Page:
>Foam rollers are available for purchase at local sports stores or online in a variety of densities, sizes and shapes to meet individual levels of comfort and tolerance. You may want to begin with a less dense foam roller and progress to a firmer roller as your tolerance increases. Although foam rolling may cause discomfort, it should never cause bruising. Always listen to your body and adjust as needed.
>Scuba divers can incorporate foam rolling before or after regular workouts. Prior to a workout, rolling may improve the warmup by decreasing the muscles' density and priming them for static stretching or your regular warmup and workout. Rolling after a workout may aid recovery by decreasing soreness while adding only five minutes to your routine. Stretching also strengthens the muscles used to support your body.
>Try to add foam rolling at least three times per week. Start as described, and slowly roll up and down each muscle for 30 to 60 seconds. When you hit a tender spot (trigger point), hold the muscle in that position for a few seconds until tension begins to subside.
- Begin in plank position with your upper thigh resting on the roller.
- Roll the length of your quadriceps, using your elbows to guide the movement. >
>Challenge: Try crossing one leg over the other and rolling the middle, outside and inside of each quadriceps.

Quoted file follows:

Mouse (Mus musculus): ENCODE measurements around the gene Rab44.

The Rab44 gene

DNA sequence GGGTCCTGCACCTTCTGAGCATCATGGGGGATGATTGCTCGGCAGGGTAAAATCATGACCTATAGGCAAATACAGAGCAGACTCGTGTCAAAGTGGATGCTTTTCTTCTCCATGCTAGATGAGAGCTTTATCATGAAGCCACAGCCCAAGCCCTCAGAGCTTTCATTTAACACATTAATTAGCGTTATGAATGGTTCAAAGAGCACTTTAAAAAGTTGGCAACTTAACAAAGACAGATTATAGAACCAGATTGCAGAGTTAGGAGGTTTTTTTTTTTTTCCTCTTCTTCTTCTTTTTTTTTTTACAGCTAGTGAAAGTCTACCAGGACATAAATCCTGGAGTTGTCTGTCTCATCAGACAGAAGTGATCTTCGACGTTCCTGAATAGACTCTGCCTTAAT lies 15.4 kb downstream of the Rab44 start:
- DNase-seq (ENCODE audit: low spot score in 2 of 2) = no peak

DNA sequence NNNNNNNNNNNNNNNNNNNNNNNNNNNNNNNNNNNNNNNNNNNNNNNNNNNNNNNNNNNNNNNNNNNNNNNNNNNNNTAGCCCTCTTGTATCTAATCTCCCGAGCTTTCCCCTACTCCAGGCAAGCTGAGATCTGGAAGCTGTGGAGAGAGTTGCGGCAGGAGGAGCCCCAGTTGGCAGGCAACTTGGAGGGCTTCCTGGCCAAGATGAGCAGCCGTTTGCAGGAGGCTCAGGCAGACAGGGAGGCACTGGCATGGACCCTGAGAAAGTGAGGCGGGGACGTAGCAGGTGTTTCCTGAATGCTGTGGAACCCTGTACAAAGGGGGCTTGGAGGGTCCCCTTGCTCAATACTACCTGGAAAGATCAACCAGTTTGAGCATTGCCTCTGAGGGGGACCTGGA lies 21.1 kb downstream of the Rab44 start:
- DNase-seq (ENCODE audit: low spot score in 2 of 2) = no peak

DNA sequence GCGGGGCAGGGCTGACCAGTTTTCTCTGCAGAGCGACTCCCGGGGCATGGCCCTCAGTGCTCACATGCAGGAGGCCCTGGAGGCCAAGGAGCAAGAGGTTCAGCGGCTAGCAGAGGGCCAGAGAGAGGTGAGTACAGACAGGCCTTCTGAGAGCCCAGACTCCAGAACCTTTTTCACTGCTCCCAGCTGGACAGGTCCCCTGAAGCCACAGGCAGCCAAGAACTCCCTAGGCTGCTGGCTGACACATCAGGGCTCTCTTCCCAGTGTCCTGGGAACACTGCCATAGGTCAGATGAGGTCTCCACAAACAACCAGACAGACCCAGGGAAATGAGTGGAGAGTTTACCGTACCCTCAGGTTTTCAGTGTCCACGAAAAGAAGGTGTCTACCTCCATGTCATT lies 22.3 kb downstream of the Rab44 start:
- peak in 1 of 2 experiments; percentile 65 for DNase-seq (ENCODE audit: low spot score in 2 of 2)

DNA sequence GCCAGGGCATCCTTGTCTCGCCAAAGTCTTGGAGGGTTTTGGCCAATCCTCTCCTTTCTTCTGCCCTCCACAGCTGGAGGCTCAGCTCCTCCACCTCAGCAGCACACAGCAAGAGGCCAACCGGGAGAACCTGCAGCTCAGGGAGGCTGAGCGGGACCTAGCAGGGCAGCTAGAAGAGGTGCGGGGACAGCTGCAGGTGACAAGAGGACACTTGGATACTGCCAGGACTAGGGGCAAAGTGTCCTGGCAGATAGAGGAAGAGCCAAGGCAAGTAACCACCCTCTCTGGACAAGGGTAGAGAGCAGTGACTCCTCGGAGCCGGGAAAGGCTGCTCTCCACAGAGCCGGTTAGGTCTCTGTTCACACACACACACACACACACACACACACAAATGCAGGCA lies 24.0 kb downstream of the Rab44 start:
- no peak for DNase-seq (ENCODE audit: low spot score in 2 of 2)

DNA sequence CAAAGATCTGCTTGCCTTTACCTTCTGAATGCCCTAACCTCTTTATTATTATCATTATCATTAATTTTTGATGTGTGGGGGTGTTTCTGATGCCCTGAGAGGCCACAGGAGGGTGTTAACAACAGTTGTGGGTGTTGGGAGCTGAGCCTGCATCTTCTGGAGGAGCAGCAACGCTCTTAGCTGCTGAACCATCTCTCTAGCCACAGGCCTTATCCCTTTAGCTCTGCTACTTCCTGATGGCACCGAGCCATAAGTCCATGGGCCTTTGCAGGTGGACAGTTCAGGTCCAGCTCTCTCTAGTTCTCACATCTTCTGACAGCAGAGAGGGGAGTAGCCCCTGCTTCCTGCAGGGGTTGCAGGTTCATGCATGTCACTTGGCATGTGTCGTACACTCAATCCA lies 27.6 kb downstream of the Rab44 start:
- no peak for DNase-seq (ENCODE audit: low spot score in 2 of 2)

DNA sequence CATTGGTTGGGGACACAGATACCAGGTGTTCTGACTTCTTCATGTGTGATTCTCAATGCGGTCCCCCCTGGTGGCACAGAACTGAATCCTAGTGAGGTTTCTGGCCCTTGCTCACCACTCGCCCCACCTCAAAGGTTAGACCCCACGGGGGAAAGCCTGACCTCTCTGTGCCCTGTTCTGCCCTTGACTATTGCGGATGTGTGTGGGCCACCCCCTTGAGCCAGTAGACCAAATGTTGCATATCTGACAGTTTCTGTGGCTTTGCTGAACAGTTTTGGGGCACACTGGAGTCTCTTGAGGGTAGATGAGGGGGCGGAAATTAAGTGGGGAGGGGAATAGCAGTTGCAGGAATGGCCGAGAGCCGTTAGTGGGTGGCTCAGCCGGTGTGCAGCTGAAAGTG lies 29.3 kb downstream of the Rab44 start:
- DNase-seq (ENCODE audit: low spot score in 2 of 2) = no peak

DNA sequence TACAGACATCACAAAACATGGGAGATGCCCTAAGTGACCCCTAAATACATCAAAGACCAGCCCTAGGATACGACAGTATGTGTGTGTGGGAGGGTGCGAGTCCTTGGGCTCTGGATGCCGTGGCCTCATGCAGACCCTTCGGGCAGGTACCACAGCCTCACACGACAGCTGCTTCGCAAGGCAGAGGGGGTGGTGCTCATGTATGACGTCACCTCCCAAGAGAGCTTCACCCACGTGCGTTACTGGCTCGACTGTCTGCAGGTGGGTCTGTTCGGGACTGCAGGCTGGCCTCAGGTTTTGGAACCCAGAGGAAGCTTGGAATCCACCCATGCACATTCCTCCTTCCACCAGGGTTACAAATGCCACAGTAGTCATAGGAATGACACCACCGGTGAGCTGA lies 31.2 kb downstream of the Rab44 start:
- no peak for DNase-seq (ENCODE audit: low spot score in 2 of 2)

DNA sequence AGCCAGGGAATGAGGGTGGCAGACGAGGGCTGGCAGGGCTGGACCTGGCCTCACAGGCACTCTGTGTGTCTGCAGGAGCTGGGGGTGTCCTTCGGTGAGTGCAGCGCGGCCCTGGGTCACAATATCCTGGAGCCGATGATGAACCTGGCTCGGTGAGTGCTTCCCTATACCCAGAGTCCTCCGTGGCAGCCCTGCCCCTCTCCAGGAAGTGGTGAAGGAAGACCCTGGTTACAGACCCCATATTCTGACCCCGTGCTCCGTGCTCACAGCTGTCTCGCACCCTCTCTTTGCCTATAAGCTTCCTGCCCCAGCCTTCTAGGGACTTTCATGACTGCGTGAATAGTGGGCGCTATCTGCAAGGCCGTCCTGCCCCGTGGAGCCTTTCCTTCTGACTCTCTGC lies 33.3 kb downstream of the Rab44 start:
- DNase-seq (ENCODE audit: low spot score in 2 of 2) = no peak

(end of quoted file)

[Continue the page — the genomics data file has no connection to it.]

- Begin with the roller under the shins close to the ankle.
- Lift and support your body while rolling toward the knee and returning to the starting position. >
>Challenge: If needed, add pressure by placing more weight on one leg.
- Lie on your side with your upper leg resting on the roller.
- Cross your lower leg over the upper thigh, with your foot resting above the knee.
- Roll from above the knee to mid-thigh.
- Begin in a seated position with the roller under your thigh.
- Lift your upper body with your hands directly below your shoulders.
- Roll the length of the hamstrings by moving backward and returning to the starting position. >
>Challenge: If you have sufficient strength, you can cross one leg over the other, placing greater tension on the roller.
- Begin in the same starting position as the hamstring roll, but place the roller in the middle of your calves.
- Roll the entire length of the muscle, stopping briefly at tender areas. >
>Challenge: Cross the feet to add more pressure to one leg.
- Lie on your side with the roller mid-thigh.
- Cross your top leg over while supporting your weight on the lower arm directly under the shoulder.
- Roll from the hip to just above the knee. >
- Sit on the foam roller.
- Cross one leg over the other, and lean toward the crossed leg to rest on the piriformis.
- Support your upper body with the same arm as the crossed leg. Roll over the piriformis, using a small range of motion.
- Lie on your back with the roller just below your shoulder blades.
- Bend your knees, plant your feet, lift your bottom and roll toward your head while supporting your weight on extended hands.
- Maintain a neutral spine: Don't strain or roll your neck. >
>NOTE: To avoid an increased risk of decompression sickness, DAN® recommends that divers avoid strenuous exercise for 24 hours after making a dive. During your annual physical exam or following any changes in your health status, consult your physician to ensure you have medical clearance to dive.
>© Alert Diver — Q3 Summer 2018